Coincidences can happen

The scene

The on-call doctor recorded that the pain was not increased upon exertion or with food. The patient's blood pressure was found to be 140/80. The doctor diagnosed gastritis and prescribed Omeprazole.

Two months later she saw a GP from her own practice as an emergency patient complaining of chest pain that had started three days previously. On examination she complained of tenderness in the centre and left of her chest. She was slightly short of breath and said that the pain was worse on severe exertion and when taking deep breaths. She described the pain as constant. Examination revealed tenderness over the left upper chest. No record was made of the patient's blood pressure.

An ECG was normal and the GP diagnosed musculoskeletal chest pain and gave advice on analgesia. The doctor recorded advising the patient to return or contact the out-of-hours service if her symptoms changed or were not settling.

The patient attended the surgery on a further six occasions but did not complain of any further chest pain during those visits.
Eight months later, the patient was taken to hospital by ambulance where she was diagnosed with acute coronary syndrome and non Q wave myocardial infarction. She underwent an angioplasty and stenting and made good recovery.
Two years later the GP from the patient's own practice, an MDU member, received a solicitor's letter. The letter claimed that the GP should have referred the patient for urgent cardiological assessment. It was alleged that, had a diagnosis been made earlier, the patient's condition could have been treated before it became acute and thus she would have been spared the trauma and pain of hospital admission. The patient was claiming a small sum in damages for permanent damage to her heart and for the pain and suffering which resulted from the delay in diagnosis.

The outcome

The MDU commissioned expert reports from a GP and a cardiologist.
The cardiologist felt that the GP's initial diagnosis was correct. Given the normal ECG, and given that the pain was associated with chest wall tenderness, he expressed real doubts as to whether the claimant had cardiac chest pains during the initial consultation. In addition, the patient did not mention chest pains during the consultations with the other GPs in the practice in the intervening period between the initial presentation and the hospital admission.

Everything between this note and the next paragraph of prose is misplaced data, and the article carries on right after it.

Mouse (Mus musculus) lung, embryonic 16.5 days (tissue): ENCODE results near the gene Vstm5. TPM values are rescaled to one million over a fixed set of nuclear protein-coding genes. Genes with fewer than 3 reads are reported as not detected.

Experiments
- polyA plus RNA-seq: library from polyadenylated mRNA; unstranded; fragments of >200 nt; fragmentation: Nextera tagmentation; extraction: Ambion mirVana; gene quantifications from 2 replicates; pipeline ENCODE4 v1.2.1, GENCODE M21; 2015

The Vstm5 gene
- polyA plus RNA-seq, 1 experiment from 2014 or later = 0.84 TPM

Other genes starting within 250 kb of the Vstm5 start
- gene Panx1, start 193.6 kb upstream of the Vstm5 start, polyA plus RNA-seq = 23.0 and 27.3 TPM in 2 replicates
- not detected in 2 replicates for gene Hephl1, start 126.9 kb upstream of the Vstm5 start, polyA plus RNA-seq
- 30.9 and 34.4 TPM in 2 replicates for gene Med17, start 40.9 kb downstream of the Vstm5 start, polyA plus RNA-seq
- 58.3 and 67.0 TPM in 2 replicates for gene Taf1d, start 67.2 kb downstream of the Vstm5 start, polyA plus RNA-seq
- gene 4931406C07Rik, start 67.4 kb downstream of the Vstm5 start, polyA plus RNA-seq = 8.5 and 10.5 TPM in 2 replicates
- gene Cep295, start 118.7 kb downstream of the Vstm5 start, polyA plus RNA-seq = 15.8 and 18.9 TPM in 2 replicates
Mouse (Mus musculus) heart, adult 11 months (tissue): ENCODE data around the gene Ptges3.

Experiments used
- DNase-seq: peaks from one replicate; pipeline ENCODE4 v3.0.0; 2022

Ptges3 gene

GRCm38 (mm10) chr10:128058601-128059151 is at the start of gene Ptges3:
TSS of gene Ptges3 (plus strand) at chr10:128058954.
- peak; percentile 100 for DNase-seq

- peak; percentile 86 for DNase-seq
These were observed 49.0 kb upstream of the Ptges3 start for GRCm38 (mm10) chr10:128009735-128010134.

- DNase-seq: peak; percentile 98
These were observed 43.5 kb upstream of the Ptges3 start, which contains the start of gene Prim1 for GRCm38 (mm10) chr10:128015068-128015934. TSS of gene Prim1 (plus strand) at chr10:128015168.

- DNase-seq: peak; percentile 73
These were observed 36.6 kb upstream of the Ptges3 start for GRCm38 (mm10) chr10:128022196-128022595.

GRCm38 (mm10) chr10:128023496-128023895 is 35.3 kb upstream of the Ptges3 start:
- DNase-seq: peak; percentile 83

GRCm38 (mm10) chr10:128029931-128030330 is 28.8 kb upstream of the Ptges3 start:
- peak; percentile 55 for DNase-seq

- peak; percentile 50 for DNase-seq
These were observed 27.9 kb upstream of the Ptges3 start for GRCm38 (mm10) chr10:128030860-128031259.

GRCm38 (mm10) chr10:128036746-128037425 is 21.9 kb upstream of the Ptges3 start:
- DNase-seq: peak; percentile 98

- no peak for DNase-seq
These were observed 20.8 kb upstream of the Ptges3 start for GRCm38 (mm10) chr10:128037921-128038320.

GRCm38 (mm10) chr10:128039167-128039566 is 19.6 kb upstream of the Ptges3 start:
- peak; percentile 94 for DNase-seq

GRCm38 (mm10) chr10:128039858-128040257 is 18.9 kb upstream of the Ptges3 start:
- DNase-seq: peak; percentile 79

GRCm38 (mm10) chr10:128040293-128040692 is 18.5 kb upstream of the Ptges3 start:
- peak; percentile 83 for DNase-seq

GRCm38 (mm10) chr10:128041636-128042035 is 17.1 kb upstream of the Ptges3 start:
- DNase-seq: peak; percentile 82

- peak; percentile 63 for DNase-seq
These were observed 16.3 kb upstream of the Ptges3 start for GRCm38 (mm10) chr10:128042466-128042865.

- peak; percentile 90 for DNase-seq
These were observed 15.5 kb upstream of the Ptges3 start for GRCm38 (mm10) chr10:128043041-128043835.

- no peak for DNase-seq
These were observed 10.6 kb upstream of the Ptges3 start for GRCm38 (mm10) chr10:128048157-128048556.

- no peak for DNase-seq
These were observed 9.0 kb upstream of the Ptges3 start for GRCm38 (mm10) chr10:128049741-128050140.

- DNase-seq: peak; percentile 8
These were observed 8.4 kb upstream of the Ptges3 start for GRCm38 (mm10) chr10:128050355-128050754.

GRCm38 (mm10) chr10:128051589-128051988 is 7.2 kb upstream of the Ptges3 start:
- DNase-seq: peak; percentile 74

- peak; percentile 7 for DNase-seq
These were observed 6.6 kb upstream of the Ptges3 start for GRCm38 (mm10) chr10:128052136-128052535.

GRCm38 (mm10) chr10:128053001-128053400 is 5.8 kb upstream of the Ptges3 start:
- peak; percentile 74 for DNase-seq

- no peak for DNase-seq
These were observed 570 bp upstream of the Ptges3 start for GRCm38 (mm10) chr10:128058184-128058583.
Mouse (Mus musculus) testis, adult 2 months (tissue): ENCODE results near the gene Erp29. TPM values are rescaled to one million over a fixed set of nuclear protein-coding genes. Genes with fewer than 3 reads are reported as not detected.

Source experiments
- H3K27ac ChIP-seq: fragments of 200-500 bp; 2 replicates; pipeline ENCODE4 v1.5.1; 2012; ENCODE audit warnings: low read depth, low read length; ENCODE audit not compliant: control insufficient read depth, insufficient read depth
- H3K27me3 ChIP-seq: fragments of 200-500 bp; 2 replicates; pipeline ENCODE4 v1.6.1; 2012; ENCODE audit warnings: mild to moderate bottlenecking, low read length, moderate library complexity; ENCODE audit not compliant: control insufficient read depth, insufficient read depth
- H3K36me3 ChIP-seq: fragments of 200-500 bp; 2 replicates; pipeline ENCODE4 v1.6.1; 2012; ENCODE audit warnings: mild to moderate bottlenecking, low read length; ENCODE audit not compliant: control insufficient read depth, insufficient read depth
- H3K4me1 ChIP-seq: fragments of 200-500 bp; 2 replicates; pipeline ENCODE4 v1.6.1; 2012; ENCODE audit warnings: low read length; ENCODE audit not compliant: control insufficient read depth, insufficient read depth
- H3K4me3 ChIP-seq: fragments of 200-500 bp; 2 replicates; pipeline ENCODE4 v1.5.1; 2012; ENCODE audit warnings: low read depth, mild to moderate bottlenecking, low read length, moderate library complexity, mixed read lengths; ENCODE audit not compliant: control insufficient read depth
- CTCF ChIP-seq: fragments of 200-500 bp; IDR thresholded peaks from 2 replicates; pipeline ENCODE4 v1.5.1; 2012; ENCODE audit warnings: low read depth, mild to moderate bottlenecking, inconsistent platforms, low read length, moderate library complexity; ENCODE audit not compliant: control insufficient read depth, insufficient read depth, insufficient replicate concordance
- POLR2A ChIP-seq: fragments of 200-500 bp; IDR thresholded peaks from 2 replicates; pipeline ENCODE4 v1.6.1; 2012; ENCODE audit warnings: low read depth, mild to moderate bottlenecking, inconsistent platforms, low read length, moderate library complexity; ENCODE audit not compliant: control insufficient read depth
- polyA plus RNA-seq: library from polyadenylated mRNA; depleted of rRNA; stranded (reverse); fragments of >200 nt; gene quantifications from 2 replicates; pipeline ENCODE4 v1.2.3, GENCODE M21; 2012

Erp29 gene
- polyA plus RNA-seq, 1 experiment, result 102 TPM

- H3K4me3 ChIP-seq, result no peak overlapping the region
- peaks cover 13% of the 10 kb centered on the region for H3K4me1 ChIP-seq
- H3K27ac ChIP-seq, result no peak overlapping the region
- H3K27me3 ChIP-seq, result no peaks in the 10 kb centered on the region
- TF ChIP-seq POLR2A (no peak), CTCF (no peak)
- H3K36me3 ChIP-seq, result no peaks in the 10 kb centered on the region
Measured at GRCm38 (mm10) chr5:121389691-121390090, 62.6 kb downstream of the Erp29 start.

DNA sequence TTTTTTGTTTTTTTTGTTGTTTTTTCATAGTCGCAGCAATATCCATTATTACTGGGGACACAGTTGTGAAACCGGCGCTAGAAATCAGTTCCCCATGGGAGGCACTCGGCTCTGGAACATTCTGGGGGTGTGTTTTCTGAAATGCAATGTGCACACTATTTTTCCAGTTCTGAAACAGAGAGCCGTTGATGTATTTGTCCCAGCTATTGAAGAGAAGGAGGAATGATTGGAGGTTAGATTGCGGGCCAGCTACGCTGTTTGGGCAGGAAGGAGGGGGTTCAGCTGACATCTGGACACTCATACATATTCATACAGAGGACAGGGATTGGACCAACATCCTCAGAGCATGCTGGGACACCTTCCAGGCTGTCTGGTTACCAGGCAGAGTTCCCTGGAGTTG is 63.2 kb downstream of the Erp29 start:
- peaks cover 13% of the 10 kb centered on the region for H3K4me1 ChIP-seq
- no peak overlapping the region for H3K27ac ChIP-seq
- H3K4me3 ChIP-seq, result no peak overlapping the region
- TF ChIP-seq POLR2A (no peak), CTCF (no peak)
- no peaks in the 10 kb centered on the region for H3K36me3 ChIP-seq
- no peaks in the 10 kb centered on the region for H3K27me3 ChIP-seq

Both the GP and cardiologist experts agreed that the presenting symptoms would not have justified an immediate referral. Even if the patient had been referred for outpatient cardiological assessment, given likely waiting times for referrals and routine investigations at the local hospital during this period, it was unlikely she would have had an angiogram before the event which led to her hospitalisation.

As a result the MDU sent a letter of response to the claimant's solicitor denying liability. It made clear that experts agreed it was unlikely the chest pain their client had on the day of the consultation with the GP was cardiac, and, even if it was, it was most unlikely that investigations would have avoided emergency admission.
Three months later, after receiving the MDU's letter rebutting the claim, the claimant's solicitor wrote stating that she no longer wished to pursue the case.

This page was correct at publication on 22/12/2010. Any guidance is intended as general guidance for members only. If you are a member and need specific advice relating to your own circumstances, please contact one of our advisers.